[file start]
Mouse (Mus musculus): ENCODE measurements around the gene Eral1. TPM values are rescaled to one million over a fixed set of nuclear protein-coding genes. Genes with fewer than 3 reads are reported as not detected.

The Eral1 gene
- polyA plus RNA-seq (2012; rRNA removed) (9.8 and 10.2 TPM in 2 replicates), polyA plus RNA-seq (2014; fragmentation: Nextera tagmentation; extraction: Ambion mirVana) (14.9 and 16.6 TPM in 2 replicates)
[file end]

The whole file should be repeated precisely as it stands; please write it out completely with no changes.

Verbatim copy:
Mouse (Mus musculus): ENCODE measurements around the gene Eral1. TPM values are rescaled to one million over a fixed set of nuclear protein-coding genes. Genes with fewer than 3 reads are reported as not detected.

The Eral1 gene
- polyA plus RNA-seq (2012; rRNA removed) (9.8 and 10.2 TPM in 2 replicates), polyA plus RNA-seq (2014; fragmentation: Nextera tagmentation; extraction: Ambion mirVana) (14.9 and 16.6 TPM in 2 replicates)